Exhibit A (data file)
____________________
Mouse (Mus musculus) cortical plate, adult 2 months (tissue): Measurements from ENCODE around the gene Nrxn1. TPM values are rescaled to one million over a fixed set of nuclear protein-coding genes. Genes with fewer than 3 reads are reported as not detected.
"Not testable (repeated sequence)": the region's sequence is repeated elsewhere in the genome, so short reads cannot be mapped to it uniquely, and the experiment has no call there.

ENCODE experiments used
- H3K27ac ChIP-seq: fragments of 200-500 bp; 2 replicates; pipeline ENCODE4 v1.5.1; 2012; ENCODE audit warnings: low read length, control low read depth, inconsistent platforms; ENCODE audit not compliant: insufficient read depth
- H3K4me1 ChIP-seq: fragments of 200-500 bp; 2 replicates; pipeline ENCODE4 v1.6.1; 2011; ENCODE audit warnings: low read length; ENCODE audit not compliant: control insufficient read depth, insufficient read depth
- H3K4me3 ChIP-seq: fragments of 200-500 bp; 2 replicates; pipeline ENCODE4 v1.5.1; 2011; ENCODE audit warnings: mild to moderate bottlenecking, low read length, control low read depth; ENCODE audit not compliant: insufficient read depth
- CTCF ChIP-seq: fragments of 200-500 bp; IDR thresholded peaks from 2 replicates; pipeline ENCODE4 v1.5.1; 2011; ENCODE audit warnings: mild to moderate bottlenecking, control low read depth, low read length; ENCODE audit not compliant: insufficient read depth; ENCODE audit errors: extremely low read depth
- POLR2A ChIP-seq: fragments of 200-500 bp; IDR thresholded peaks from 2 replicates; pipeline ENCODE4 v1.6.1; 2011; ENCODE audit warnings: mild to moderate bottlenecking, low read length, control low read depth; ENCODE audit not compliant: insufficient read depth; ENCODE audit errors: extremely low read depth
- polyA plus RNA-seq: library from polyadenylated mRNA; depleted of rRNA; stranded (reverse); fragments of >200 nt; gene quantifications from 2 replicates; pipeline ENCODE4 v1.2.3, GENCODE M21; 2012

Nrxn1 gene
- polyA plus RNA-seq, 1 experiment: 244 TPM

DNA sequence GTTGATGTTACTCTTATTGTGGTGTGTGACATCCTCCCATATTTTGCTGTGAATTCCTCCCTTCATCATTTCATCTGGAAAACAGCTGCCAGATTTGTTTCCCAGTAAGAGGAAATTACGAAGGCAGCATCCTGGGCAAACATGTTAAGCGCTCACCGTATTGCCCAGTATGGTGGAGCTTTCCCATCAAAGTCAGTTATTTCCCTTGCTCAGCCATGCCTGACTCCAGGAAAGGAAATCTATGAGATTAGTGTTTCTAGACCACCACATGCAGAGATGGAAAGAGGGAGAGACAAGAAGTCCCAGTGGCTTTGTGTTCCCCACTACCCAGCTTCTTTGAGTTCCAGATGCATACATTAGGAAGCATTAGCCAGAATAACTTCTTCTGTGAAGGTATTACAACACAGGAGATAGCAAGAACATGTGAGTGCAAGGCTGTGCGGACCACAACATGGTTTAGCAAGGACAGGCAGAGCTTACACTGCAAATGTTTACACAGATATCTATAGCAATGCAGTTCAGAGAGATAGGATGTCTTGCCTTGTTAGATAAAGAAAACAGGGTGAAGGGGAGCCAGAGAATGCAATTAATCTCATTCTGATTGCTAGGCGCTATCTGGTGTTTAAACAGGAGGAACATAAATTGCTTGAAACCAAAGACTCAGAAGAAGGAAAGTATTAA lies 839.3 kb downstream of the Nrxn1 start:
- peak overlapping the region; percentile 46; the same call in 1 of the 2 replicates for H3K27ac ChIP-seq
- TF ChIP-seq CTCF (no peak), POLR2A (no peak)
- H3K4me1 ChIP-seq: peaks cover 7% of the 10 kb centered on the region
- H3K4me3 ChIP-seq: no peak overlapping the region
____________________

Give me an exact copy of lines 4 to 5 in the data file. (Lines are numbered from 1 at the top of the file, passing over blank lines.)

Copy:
- H3K27ac ChIP-seq: fragments of 200-500 bp; 2 replicates; pipeline ENCODE4 v1.5.1; 2012; ENCODE audit warnings: low read length, control low read depth, inconsistent platforms; ENCODE audit not compliant: insufficient read depth
- H3K4me1 ChIP-seq: fragments of 200-500 bp; 2 replicates; pipeline ENCODE4 v1.6.1; 2011; ENCODE audit warnings: low read length; ENCODE audit not compliant: control insufficient read depth, insufficient read depth